- With the growing push for sustainability, U.S. consumers might be ready for a trayless ground meat package.
- As consumers put more emphasis on health, demanding more natural, fresh foods, interest is growing in high pressure processing (HPP). Innovations improve the efficiency for both bulk bags and single-serve plastic containers.
- Another innovation is focused on improving efficiency and reducing product waste while cutting and dispensing cut product into totes.
- Read the full food machinery section of the PACK EXPO Innovations Report
- PACK EXPO Video: See how Unibloc-Pump’s swing-arm design makes cleaning easier
|Read the transcript below:|
Hi, I'm Melissa Griffen, contributing editor for ProFood World.
This past fall, more than a dozen editors at PMMI Media Group hit the show floor running at PACK EXPO Las Vegas. That all comes together in the January issue of Packaging World, sister magazine to ProFood World, where we weave together all of the coverage into a single cohesive tapestry called the PACK EXPO Innovations Report.
If you have the chance, the full 100-page report is worth a read. But we’ve also broken it down into more digestible chunks, a part of which covers machinery for the food industry.
First is a trayless ground meat package that Harpak-Ulma had on display at its booth. It’s a package format that hasn’t been seen much yet in the United States but has become increasingly popular in Europe. By eliminating the tray, not only are you removing a whole piece of the packaging, but you also eliminate the trucks and the fuel they would consume to deliver the trays.
The trayless packages are backflushed with a mix of oxygen and carbon dioxide and wrapped on a flow wrapper. European meat companies have not been inserting a soaker pad, only paper. Testing in the U.S. has been done both with and without a soaker pad. The jury is still out on whether it’s needed.
At least historically, U.S. consumers have been pretty set on getting their ground meat in a tray with film overwrap. But given the more recent push for sustainability, this format may replace the old method.
Next, as consumers put more emphasis on health, demanding more natural, fresh foods, interest is growing in high pressure processing (HPP) and what it can do to extend the refrigerated shelf lives of natural products. At PACK EXPO Las Vegas, JBT Avure introduced its FlexiBulk system, which is aimed at optimizing efficiency and throughput significantly.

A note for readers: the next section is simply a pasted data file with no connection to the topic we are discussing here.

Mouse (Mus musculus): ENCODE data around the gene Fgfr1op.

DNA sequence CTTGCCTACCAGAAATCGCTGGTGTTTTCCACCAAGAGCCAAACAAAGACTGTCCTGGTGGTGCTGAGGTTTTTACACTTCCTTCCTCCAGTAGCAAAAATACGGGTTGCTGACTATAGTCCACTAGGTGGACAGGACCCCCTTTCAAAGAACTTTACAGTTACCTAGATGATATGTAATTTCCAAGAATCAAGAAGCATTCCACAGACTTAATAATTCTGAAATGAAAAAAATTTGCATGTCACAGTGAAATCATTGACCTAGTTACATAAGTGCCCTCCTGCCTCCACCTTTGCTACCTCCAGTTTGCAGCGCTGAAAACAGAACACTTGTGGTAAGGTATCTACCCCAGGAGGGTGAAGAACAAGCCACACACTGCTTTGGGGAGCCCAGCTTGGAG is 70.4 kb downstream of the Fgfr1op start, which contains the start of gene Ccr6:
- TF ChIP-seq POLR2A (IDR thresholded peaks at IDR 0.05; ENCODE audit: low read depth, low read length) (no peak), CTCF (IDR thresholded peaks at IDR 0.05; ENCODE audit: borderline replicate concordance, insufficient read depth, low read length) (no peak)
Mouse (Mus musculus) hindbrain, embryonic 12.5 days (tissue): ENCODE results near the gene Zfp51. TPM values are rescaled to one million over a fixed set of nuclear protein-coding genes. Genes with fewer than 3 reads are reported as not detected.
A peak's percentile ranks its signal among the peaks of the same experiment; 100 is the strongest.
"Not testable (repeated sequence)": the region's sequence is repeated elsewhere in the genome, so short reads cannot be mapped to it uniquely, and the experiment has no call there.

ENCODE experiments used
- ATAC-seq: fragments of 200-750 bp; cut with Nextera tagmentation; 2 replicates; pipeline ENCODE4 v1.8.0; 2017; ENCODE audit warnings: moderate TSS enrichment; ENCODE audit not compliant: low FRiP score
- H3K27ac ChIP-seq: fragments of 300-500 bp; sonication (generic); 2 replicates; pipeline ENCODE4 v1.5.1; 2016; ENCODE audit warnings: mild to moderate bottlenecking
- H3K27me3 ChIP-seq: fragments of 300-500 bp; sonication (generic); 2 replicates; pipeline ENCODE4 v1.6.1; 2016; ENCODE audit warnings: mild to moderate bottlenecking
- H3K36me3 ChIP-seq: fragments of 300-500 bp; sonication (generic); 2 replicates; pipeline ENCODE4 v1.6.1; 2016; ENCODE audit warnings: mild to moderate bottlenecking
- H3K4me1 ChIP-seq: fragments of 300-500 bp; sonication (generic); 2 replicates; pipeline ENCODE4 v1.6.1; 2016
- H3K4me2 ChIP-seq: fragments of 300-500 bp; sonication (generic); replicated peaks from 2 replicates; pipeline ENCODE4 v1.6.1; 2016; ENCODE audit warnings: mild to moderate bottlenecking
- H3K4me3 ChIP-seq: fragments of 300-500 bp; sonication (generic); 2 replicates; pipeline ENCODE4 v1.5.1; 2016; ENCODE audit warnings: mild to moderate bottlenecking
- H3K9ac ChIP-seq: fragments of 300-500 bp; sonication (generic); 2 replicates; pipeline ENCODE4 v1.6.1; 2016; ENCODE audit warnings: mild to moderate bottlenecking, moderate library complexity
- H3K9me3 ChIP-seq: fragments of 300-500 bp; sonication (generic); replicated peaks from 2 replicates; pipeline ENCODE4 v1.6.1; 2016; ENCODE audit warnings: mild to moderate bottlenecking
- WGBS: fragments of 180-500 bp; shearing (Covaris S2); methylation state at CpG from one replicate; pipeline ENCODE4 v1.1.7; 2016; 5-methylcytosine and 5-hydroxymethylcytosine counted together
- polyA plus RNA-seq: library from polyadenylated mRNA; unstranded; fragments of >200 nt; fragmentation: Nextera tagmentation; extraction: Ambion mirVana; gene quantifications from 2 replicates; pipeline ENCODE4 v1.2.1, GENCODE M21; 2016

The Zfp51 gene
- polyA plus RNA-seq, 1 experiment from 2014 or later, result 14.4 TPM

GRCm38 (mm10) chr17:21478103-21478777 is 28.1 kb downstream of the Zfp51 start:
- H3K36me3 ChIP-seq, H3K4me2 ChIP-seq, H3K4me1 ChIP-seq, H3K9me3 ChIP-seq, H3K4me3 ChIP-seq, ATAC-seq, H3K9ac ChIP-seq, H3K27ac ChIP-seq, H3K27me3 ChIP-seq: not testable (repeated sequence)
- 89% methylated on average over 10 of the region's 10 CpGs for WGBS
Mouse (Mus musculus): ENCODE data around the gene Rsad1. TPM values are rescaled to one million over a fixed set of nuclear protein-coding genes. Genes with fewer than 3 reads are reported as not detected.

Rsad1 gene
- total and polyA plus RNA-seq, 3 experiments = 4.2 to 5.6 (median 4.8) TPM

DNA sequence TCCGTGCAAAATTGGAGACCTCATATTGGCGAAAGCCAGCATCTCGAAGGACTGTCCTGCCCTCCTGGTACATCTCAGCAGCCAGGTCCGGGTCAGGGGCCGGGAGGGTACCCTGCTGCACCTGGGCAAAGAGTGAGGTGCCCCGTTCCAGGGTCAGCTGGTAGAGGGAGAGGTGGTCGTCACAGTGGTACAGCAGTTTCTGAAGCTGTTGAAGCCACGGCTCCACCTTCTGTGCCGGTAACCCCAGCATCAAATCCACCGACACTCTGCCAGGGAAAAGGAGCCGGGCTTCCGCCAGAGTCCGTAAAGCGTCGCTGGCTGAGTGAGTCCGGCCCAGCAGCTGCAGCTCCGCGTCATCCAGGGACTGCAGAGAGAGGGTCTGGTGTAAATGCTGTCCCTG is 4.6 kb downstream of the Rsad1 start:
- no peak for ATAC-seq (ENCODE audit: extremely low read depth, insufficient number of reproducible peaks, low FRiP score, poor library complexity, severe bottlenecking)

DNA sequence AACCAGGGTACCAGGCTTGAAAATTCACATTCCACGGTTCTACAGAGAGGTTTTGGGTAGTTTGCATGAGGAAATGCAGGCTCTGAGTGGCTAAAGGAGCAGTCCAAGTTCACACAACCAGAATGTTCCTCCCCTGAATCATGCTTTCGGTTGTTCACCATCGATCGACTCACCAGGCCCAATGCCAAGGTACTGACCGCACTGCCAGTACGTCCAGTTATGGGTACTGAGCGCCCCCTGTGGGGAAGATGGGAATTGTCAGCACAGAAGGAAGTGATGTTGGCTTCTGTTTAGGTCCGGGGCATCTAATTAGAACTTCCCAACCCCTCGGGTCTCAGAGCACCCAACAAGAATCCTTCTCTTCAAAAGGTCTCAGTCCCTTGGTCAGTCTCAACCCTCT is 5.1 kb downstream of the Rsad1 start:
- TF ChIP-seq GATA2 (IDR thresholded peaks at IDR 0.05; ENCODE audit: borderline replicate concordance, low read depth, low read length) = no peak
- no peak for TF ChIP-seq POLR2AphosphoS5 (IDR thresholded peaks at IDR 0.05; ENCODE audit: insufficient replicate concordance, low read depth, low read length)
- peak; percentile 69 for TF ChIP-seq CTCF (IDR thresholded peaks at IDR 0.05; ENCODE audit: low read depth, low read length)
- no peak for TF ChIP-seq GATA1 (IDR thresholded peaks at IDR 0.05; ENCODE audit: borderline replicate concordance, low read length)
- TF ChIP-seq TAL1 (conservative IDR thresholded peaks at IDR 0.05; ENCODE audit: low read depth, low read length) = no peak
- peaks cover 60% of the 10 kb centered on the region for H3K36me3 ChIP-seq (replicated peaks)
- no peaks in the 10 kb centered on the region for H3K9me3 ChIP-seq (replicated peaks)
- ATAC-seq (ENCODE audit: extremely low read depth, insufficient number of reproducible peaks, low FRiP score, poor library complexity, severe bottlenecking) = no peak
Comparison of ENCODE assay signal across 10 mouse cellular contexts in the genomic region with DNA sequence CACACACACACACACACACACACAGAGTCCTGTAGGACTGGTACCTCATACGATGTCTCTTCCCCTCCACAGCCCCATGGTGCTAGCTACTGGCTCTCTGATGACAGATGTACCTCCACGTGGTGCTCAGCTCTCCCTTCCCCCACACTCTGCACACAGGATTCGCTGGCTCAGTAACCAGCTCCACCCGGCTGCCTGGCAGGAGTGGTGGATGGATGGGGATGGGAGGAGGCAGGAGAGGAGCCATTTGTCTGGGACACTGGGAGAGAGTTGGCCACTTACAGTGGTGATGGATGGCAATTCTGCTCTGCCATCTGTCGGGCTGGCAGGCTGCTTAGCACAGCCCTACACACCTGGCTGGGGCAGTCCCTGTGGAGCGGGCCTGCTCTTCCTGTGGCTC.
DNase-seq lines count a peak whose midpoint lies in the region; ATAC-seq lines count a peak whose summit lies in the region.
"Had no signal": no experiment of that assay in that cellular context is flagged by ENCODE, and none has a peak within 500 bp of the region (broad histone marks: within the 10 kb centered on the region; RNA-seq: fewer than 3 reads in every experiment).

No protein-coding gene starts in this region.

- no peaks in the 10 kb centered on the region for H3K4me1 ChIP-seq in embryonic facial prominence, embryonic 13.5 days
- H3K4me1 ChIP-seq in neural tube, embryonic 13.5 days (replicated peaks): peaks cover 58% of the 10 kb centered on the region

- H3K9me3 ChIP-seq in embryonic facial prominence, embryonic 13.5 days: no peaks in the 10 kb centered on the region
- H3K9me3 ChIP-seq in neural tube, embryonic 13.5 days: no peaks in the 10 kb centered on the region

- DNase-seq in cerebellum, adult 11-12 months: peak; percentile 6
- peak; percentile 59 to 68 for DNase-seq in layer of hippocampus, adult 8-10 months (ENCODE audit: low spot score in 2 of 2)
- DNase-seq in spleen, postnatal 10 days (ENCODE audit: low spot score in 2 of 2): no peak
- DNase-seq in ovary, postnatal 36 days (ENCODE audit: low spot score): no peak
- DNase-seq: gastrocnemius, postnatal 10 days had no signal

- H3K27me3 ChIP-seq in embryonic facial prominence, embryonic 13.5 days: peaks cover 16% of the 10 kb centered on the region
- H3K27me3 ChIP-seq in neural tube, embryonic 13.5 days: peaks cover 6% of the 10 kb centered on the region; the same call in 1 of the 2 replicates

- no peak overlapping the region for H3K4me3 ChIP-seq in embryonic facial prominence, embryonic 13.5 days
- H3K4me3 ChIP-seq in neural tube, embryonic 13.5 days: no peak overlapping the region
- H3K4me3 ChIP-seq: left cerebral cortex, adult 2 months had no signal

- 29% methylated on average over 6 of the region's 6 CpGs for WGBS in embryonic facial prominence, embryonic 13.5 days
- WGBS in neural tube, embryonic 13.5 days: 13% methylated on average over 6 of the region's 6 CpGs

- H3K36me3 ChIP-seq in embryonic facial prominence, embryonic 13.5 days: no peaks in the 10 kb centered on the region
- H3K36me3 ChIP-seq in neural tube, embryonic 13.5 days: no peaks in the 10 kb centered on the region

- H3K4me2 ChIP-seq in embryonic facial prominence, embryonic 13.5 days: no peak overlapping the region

A drawback to HPP—which extends shelf life of packaged products by using high pressure to inactivate bacteria—is the limitation it puts on the type of packaging that can be used and also the efficiency of the system. Historically, primary containers filled with product are placed into a large basket. The baskets are filled with water and are then put into a pressurizing chamber. Primarily plastic packaging is suitable for this process because things like glass or metal cannot stand up to the intense pressure—up to 87,000 psi—involved in the process.
In recent years, innovative bulk HPP systems have helped broaden the range of packaging materials used. Rather than putting filled primary containers into the HPP basket, a flexible film bag goes into the basket to be pressurized instead. The product from the bulk container can later be put into a wider range of primary containers.
The downside to this bulk HPP approach is that it’s sequential. Only when all three critical processing steps—filling the bulk bag, pressurizing the bulk bag, and emptying the bulk bag’s contents into a tank—are completed can the next batch of product be filled into a bag and a new cycle begin. And that’s where FlexiBulk comes in. Rather than relying on one HPP basket that must be filled, processed, and emptied before the next batch can begin, FlexiBulk deploys multiple HPP baskets, greatly improving throughput efficiency. Also important is that the FlexiBulk baskets accept either bulk bags or single-serve plastic containers simultaneously.
The last piece of equipment focuses in on improving efficiency while also reducing product waste. The Urschel TranSlicer (ETRS) cutter features a built-in discharge conveyor, which facilitates the dispensing of cut product into totes. The built-in conveyor also assists with the effective capture of slivered, small cuts of leeks, onions, or peppers to promote complete discharge from the machine.
Hinged/sliding panels offer full access to all key areas of the machine to simplify maintenance and washdowns, while sloped surfaces throughout the machine, including a self-draining frame, make cleaning easier. Engineered for elongated food products, the belt-fed unit employs different styles of 20-inch diameter cutting wheels to create flat or crinkle slices and julienne cuts.
Thanks and see you next time on Take Five with ProFood World.